Painting of the Day

30 May

To Martha’s Memory. by Jiro Yoshihara (1905-1972). Oil on canvas, 1970. Currently on view at the Albright-Knox Art Gallery, Buffalo, NY.

Notes from the book 1001 Paintings You Must See Before You Die:

After earning his fortune as an industrialist, Jiro Yoshihara taught himself to paint and became one of Japan’s first abstract painters. His work hangs in many international collections all over the world. In 1954 he founded and funded the Gutai Group, a circle of avant-garde performance artists and painters based in Osaka. Some of the “happenings” the Gutai Group staged would involve dancers carrying paper screens into public areas and shredding and jumping through them impromptu. In the 1950s Yoshihara began to exhibit with midtown Manhattan’s Martha Jackson Gallery. Jackson had been born into the prominent Kellogg family, but was hardly a pampered socialite. Instead she attended the intellectually rigorous all-women’s Smith College and worked at what is now known as the Albright-Knox Art Gallery (that owns most of her private collection). After she married her second husband, she began avidly collecting art, met and befriended artists such as John Marin, Reginald Marsh, Hans Hoffman, Franz Kline, and Jackson Pollock, and established her iconoclastic art gallery in New York in 1953. Part of Martha Jackson’s mission was to exhibit works by emerging Abstract Expressionist and Pop artists, especially those still unknown in the United States. Yoshihara was one of her proudest discoveries. After her death in 1969, several artists in her  gallery’s roster created memorial art, but Yoshihara’s jagged white circle on a black background was perhaps the purest representation of her minimalist aesthetic. 

Additional notes from the art blog Silver and Exact (

In the final years of Yoshihara’s life, the artist devoted himself entirely to paint circles. Circles, circles and more circles.

As we may guess, Yoshihara’s circles are not justa n attempt to copy a geometric form, but they have another meaning, deeper.

The mania of the artist for drawing circles was nothing new in his country. The zen buddhist monks do it constantly, as they believe that you can know everything of a person just looking at their drawing of the shape. The symbol of the circle is, for them, one of the most important in their philosophy, as it illustrates the unity of the world. Of an interconnected whole. Of a nothingness that generates being and being that turns into nothing (which is the real signification of the yin yang symbol). The shape of the circle is, then, perfecto. And that’s why the monks and Yoshihara are constantly looking to create the perfect circle: as a way of introspection, to see how deeply they are connected with their inner being and how deeply they are connected to the world around them.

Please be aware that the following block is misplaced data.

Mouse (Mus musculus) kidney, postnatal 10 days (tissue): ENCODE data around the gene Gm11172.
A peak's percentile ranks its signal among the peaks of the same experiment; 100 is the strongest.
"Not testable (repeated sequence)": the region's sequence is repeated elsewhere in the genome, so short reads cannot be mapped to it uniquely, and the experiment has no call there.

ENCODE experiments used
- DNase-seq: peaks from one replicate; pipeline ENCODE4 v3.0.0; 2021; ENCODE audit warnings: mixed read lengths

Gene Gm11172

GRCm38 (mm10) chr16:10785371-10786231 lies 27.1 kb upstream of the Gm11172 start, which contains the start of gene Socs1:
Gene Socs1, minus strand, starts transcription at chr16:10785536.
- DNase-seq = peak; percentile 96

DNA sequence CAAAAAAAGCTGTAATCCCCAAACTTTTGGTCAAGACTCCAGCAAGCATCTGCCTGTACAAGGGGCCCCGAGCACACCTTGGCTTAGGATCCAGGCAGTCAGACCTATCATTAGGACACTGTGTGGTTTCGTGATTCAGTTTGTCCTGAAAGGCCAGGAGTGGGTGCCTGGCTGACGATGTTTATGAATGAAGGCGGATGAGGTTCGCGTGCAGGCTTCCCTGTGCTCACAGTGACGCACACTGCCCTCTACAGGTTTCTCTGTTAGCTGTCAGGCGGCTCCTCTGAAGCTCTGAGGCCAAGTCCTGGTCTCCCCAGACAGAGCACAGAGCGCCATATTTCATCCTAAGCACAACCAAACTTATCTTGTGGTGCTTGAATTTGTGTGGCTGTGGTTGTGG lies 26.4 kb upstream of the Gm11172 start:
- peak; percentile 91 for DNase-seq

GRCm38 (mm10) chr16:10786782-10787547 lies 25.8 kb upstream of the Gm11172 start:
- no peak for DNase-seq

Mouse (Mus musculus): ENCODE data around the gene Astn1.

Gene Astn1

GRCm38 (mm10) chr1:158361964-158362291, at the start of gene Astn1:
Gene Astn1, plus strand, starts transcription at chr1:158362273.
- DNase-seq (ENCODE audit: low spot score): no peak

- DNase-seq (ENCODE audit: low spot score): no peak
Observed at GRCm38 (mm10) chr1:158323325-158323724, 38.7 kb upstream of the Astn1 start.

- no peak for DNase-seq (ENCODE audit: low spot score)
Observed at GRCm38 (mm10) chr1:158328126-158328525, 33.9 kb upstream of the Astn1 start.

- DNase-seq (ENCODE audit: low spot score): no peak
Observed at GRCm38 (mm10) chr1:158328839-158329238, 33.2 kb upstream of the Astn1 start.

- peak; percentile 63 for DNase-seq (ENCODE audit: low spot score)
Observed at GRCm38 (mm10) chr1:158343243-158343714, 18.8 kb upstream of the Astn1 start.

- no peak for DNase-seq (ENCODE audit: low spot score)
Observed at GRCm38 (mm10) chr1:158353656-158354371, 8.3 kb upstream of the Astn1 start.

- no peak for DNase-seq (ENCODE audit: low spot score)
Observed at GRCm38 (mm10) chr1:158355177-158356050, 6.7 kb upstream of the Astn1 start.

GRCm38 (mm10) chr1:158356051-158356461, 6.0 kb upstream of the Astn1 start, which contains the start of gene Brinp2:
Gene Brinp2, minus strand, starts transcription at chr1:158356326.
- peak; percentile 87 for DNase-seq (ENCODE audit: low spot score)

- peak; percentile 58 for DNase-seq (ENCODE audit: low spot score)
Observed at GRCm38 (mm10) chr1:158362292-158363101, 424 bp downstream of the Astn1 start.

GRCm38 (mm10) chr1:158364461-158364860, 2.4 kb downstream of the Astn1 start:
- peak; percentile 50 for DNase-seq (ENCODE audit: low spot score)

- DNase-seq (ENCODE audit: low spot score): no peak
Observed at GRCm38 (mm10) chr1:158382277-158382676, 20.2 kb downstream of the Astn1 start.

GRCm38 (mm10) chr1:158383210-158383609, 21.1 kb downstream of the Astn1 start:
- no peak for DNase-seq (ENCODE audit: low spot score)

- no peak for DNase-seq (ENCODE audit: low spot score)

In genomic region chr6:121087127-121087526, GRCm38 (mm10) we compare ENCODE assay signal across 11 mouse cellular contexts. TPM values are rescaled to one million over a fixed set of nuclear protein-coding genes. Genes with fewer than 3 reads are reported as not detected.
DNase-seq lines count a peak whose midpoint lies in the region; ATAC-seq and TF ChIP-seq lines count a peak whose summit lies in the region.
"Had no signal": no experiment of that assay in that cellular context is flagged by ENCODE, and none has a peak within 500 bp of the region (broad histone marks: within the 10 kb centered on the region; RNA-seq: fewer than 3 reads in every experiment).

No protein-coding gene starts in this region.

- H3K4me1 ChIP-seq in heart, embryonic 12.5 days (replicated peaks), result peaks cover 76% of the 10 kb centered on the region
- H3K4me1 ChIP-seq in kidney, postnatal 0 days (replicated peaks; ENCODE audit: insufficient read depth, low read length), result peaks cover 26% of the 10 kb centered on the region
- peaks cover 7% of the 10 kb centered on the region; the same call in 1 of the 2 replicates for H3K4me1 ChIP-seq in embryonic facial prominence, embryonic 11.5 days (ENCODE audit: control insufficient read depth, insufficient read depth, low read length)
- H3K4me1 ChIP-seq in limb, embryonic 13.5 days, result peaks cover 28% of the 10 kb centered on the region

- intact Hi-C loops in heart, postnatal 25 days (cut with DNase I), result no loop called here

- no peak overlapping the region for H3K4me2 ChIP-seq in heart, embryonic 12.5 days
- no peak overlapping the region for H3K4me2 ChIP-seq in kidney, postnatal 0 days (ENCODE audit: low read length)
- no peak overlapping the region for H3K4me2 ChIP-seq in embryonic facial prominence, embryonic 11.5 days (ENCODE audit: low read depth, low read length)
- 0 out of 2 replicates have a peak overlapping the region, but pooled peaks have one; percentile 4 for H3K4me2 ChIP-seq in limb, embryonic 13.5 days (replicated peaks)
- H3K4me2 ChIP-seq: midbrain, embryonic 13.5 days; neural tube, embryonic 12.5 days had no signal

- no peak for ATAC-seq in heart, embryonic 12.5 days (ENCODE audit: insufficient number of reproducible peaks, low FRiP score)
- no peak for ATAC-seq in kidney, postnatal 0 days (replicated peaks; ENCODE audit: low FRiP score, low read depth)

My comments:

I’m not sure how reliable the information from the art blog is, so I debated including it in this post. But it was such an interesting theory that I decided it was worth posting if only as a hypothetical exercise. If we accept that Yoshihara was thinking about the Zen Buddhist philosophy when he painted To Martha’s Memory, it’s interesting to think about how that philosophy/religion’s ideas about the circle would apply as a homage to Martha Jackson. Perhaps the artist was pointing out how Jackson had a talent for understanding everything about an artist based on a single artwork by analogizing this to the Zen Buddhist belief that the way one draws a circle reveals everything about a person’s identity. Perhaps the unity that the Zen Buddhists perceive in the circle is a metaphor for Jackson’s ability to unify artists who were emerging in the Abstract Expressionist and Pop art movements with the upper echelons of the visual art world. Maybe Yoshihara sees art in general as being “of a nothingness that generates being and being that turns into nothing,” a sentiment that Jackson also shared. No matter what, I would suspect that Jackson really appreciated this artwork as a tribute to her legacy and memory, even if it’s not outrightly memorial in appearance.

Anyway, I found this painting by randomly opening my copy of 1001 Paintings You Must See Before You Die, and I actually like it very much. I think there’s more to it than Minimalism because the circle isn’t perfectly, flawlessly painted. Therefore the artist’s, or even just the human’s, hand is present in the work. It’s also interesting how the circle is not perfectly centered in the painting, and I wonder if the artist deliberately did that or he just started and then realized what had happened after he already started and decided to just go with it? As someone who now has recent experience making paintings, I could see that process playing out either way very easily. One of the most illuminating things I learned in the Studio Art class I took this semester is that even when an artist isn’t intentionally trying to invoke chance in his or her work (such as Marcel Duchamp and Jean Arp did, to name just a few artists), making an art piece, especially as it gets larger and more complex, always involves mistakes and unexpected discoveries. And I suspect almost all of the paintings that have been made in the history of art, even those we hold most dear and hold up as pinnacles of artistic genius, have mistakes in them by which the artist may very well have been pleasantly surprised and decided to keep.

One Response to “Painting of the Day”

  1. tara May 30, 2013 at 4:58 pm #

    “intellectually rigorous” is an interesting description of a college vs the “can do it with my eyes closed” type of college. Was Jiro zen buddist, or just employing that philosphy? i wonder what my circles say about me……

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